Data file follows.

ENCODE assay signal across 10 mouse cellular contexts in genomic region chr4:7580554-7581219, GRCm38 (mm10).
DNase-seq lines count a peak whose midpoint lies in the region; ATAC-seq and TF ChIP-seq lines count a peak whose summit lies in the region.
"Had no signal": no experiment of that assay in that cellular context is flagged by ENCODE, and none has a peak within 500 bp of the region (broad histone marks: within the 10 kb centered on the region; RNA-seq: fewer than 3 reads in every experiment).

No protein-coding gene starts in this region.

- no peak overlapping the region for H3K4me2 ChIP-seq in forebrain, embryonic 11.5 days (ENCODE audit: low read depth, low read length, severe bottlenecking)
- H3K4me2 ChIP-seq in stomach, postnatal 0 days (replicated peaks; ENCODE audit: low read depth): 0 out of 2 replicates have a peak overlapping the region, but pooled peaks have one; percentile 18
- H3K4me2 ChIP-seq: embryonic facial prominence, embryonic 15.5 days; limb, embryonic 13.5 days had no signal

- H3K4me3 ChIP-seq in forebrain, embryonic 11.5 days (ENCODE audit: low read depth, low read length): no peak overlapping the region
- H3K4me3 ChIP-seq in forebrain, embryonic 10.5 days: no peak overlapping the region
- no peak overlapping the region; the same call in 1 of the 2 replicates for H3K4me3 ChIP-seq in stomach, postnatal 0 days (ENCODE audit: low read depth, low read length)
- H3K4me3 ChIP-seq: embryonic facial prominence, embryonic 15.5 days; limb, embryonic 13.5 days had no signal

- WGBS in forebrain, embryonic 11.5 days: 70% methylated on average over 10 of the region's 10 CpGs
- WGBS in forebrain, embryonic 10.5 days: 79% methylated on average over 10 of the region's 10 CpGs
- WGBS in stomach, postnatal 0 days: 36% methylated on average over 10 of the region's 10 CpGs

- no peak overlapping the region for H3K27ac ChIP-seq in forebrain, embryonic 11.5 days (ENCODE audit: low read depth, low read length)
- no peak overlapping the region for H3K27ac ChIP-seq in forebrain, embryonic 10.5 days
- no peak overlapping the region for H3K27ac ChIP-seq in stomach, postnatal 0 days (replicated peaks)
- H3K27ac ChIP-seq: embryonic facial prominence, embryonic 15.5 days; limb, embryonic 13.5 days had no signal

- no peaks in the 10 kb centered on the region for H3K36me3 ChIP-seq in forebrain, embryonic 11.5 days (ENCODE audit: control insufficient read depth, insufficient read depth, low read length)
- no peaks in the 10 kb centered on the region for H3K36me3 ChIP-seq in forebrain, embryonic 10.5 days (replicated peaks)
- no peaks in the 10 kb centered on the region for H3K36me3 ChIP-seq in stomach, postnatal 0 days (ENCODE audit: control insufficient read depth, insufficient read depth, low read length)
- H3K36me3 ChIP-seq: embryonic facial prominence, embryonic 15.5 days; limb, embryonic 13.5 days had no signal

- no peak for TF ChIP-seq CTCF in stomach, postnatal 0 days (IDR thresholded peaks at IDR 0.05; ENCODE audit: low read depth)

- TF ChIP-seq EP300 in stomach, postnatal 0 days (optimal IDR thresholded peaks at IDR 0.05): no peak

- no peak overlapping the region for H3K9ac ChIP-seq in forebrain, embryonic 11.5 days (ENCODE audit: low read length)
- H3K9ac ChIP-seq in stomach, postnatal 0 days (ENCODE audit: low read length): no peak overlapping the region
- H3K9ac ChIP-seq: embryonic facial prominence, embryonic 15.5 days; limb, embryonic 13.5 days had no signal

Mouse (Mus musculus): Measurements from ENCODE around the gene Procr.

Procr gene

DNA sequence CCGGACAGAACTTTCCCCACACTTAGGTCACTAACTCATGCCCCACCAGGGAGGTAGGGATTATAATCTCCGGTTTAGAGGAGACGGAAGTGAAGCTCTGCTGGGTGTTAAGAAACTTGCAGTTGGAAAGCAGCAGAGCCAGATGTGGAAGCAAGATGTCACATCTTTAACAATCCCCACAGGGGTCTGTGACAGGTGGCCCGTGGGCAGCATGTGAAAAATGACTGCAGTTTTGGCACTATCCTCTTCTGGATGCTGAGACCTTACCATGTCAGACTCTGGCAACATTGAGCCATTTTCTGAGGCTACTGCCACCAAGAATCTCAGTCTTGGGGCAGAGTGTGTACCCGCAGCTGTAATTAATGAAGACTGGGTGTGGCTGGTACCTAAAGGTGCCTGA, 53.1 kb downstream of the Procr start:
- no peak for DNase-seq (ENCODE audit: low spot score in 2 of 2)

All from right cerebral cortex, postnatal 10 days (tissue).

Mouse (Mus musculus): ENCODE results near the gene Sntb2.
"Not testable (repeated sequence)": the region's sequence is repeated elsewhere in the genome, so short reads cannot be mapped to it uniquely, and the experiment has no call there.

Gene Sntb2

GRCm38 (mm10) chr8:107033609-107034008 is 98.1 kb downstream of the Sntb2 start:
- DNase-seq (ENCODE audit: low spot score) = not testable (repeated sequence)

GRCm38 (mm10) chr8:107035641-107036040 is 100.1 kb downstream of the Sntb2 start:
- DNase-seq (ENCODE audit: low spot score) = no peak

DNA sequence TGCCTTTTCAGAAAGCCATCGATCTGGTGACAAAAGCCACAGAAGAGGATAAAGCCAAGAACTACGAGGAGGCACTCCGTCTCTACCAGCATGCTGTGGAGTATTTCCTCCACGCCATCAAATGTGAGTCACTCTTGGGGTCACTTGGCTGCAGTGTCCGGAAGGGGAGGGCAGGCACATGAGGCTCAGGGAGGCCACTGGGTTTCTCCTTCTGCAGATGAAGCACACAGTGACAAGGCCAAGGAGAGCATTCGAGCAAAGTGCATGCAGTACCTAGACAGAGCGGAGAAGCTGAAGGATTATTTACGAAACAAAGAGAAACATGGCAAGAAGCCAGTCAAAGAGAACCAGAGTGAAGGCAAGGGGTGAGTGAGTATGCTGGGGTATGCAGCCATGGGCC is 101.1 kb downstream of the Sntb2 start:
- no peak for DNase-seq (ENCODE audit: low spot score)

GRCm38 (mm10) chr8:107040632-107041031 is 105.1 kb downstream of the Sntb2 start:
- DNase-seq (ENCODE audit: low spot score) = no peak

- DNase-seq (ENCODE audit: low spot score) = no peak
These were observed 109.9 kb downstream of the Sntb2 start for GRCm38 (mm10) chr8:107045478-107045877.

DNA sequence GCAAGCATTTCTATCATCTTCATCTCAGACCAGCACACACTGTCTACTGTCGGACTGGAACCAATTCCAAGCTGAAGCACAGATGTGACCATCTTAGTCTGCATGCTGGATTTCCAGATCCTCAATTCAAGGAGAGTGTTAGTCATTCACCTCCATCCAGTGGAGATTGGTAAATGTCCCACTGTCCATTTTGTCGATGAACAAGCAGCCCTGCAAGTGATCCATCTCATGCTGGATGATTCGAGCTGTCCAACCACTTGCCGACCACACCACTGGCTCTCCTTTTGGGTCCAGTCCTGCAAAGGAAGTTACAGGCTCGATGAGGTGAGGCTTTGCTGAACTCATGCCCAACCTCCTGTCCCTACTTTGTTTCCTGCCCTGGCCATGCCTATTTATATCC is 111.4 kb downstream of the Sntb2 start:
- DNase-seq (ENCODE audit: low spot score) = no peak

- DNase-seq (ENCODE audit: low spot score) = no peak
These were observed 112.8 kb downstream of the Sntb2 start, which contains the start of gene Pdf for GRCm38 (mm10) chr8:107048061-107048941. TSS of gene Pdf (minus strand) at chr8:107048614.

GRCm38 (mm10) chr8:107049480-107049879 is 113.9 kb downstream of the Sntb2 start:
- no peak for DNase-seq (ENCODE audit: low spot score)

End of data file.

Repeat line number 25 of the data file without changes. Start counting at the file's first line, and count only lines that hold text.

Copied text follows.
- no peak overlapping the region for H3K9ac ChIP-seq in forebrain, embryonic 11.5 days (ENCODE audit: low read length)